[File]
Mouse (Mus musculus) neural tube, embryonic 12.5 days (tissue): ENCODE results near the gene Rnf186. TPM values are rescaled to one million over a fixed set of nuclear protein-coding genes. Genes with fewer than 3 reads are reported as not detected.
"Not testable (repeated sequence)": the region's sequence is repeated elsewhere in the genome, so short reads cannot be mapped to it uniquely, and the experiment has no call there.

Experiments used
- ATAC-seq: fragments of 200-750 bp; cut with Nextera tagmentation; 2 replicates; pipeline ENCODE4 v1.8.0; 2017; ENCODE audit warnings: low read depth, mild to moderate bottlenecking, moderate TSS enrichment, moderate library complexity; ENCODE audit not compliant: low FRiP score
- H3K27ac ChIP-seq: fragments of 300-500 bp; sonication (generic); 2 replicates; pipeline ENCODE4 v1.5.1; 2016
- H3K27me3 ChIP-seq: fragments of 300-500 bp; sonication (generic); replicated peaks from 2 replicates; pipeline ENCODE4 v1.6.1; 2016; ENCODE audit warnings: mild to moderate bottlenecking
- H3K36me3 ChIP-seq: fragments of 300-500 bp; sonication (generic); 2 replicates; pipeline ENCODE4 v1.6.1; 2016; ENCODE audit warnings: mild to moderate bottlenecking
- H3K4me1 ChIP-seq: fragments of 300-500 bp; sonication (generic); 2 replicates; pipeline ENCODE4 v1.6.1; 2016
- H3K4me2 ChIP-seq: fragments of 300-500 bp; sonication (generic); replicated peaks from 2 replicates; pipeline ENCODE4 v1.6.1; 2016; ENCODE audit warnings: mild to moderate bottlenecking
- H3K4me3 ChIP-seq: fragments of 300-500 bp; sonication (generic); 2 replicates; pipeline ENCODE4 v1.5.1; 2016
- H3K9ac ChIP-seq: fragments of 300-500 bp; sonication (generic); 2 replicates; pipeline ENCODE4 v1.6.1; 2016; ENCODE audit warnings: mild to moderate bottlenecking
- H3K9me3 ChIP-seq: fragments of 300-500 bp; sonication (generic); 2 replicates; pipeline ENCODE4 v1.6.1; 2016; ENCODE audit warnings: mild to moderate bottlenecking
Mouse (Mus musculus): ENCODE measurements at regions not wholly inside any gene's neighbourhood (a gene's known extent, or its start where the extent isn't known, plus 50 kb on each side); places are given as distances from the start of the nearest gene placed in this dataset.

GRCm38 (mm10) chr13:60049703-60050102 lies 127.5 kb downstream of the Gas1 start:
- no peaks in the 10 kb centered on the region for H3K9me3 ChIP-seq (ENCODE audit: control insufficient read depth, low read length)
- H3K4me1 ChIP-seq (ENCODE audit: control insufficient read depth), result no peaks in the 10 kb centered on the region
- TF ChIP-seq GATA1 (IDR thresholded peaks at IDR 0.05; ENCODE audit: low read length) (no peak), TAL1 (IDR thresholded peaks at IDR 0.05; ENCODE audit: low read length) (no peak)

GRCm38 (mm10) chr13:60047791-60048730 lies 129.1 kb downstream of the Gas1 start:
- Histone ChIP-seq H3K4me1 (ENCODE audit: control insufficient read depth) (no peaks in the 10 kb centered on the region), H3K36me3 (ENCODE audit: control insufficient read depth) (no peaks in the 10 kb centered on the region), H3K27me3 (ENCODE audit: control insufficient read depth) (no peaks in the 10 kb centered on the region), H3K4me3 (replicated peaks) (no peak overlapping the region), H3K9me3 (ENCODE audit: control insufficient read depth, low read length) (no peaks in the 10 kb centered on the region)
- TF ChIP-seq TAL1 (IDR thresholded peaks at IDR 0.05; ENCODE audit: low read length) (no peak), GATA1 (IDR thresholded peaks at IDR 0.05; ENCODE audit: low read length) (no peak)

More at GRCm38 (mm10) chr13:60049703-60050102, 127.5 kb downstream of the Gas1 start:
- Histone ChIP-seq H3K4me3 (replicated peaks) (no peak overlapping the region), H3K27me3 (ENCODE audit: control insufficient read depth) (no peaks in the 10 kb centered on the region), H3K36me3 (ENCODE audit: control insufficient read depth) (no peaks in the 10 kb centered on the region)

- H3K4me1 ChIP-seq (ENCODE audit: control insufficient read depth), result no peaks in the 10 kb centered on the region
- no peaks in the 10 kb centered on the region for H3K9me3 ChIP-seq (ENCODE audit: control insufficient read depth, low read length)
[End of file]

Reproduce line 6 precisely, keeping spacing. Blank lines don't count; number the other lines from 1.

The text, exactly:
- H3K27me3 ChIP-seq: fragments of 300-500 bp; sonication (generic); replicated peaks from 2 replicates; pipeline ENCODE4 v1.6.1; 2016; ENCODE audit warnings: mild to moderate bottlenecking